Military (moving) maneuvers

Posted by on February 3rd, 2016


One thing is a near-certainty for anyone who makes the military a career.

Permanent Change of Station – or PCS – are orders to move out of your home at the drop of a hat, and relocate. For most, it’s not a move-up, but a move out, to somewhere far away and likely in a different time zone.

While everyone faces many of the same challenges when moving, members of the Armed Forces are conditioned to accept certain truths associated with doing it quickly and under orders: Some stuff is bound to get broken, and not everything can be expensed.

However, many of the following tips can be used to great effect by anyone! You don’t have to be military to move with military precision!

House on a diet

Don’t keep packing and unpacking the same items every time you move. Stash some of your infrequently used items in storage.

There’s a great way to minimize the amount of storage you’ll need, since you never know when your next move will be. It’s called getting organized!

Adopt a habit of going through your house and getting rid of an item or two every day. Get rid of everything that is broken, used up or totally processed.

Recycle often. If you don’t have time for a yard sale, make a drop off at the base thrift store, or any thrift store, once a week. Sell some stuff online.

Personal expenses

When making a move, most military folks can get the price of moving covered by professionals on a Government Bill of Lading (GBL). But some prefer a Personally Procured Move, or PPM, and doing the work themselves.

The government will pay you up to 95 percent of what it would cost to have professionals do it, and it allows you to take responsibility for the safety of your stuff.

Designate a “no-pack zone” in the house to pile up stuff you plan to move yourself. Make sure you tell the movers. Maybe even put it behind closed doors or put up a little “keep out” sign.

Weigh your vehicle both empty and full so you can get reimbursed for items you move yourself. It’s easier to do before you leave than when you arrive at the new house.

Getting ready

If you always have a “moving plan” in the back of your mind, it can lessen the impact. Create a helpful binder to hold all the paperwork you will need. You better believe you’ll be asked for it.

This paperwork should include your written PCS orders, birth certificates for each family member, social security cards, mortgage docs and rental agreements.

Putting valuable personal information in a secure place should be a no-brainer for everyone by now. But if you’re squeamish about important papers and valuables that can’t be replaced, it’s okay to hand-carry them.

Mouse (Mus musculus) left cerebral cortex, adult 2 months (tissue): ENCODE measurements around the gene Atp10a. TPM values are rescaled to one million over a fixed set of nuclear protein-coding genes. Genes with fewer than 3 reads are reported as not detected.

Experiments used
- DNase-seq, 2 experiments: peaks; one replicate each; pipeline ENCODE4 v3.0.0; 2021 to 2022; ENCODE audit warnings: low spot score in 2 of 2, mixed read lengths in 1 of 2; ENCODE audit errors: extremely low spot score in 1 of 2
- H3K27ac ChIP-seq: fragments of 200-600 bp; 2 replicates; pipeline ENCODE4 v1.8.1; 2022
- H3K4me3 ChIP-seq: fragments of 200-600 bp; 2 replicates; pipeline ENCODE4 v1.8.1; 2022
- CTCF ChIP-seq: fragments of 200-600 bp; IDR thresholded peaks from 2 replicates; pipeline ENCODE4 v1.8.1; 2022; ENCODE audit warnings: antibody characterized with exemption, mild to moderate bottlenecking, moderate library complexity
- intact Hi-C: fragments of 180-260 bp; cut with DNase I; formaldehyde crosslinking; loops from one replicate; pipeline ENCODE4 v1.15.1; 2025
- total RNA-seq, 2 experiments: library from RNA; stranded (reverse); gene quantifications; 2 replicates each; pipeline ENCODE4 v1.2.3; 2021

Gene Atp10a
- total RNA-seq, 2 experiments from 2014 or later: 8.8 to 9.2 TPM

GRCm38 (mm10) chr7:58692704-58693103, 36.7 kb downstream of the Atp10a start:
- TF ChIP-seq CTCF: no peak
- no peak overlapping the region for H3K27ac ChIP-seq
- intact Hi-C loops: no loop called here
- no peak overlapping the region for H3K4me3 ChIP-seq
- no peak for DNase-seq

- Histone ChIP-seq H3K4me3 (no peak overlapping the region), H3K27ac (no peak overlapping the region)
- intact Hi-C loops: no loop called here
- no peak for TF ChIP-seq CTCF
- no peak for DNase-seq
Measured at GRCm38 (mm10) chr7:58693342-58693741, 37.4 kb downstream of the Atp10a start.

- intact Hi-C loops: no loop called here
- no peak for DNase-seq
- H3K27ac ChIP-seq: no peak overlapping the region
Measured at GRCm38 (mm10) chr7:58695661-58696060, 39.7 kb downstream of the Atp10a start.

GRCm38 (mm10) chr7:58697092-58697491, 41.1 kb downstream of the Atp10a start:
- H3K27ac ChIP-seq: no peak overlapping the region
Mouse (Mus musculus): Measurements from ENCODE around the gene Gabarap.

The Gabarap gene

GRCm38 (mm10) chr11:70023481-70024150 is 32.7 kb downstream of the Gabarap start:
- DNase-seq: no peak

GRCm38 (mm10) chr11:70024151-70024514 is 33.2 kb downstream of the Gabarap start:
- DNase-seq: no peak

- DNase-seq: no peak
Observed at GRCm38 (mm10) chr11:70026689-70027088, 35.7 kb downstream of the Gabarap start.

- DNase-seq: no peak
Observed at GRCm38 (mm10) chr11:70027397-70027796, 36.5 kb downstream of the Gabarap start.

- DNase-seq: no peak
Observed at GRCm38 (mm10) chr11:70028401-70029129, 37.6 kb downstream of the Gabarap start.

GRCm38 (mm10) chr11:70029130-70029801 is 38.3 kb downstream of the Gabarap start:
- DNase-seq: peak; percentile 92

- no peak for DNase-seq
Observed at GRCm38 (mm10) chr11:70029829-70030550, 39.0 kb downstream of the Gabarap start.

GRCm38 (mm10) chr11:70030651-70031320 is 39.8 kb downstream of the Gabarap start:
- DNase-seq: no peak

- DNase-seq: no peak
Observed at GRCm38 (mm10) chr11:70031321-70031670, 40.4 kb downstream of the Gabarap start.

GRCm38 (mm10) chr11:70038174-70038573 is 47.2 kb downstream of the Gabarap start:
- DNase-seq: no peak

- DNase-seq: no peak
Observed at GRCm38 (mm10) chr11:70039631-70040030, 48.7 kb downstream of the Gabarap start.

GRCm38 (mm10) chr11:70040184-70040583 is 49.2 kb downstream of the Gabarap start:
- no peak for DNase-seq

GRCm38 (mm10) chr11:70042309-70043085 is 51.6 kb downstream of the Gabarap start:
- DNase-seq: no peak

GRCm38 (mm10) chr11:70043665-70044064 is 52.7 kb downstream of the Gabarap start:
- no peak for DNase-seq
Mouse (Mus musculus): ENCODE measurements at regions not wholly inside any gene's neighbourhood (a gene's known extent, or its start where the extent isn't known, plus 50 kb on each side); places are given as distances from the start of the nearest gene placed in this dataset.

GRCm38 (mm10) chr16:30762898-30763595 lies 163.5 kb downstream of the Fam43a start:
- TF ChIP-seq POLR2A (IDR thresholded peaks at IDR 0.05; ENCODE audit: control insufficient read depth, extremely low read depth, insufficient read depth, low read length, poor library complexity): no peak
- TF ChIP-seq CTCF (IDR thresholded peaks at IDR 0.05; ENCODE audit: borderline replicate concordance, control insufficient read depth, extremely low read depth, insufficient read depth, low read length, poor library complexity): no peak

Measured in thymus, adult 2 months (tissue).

Build excitement about the new location. It’s especially important the kids have specific tasks so they feel like they are a part of a “team.” Get everyone involved as participants instead of spectators.

One of the nicer things about moving is the fresh starts – not only in a new community, but with your laundry, as well. Wash and dry all your sheets and blankets, and don’t use them again until you get to the new house. Pack them away in special plastic bags designed for the job, and wait for the movers to arrive.

Moving your family is going to be nerve-wracking enough without how – or even where -Tiger and Fido are. Unless they absolutely have to be taken along on the move, take the time to arrange kennels for nervous pets.

Help them help you

Make a list of the items and serial numbers of all of the valuables you ARE allowing the movers to take care of. Make sure to take pictures, and video (with timestamp), if possible, to prove electronics were in working condition.

Save packing time and trouble by using large plastic zipper bags to hold small items you don’t want touched, separated or lost.

Don’t tell the movers you mistrust them. In fact, ply them with food and cool drinks to keep them happy.

Last but not least, consider setting aside part of your dislocation allowance to hire a cleaning company to clean the place you’re leaving. It will save stress on your mind and your back.

New orders

Another part of getting settled into your new home is hooking up Internet, TV, computers and other electronics.

Scout available service ahead of time. Even if there is a very limited list of providers in a particular area, it’s much easier if you know your options.

Hooking up your computers, video games, DVR and DVD players can suddenly be an extremely daunting task. Now how did that wire go? Need tech support?

There are many services and box stores that offer help with tricky hookups.

Permanent Change of Station can become “Pleasant Change of Scenery” if you plan properly!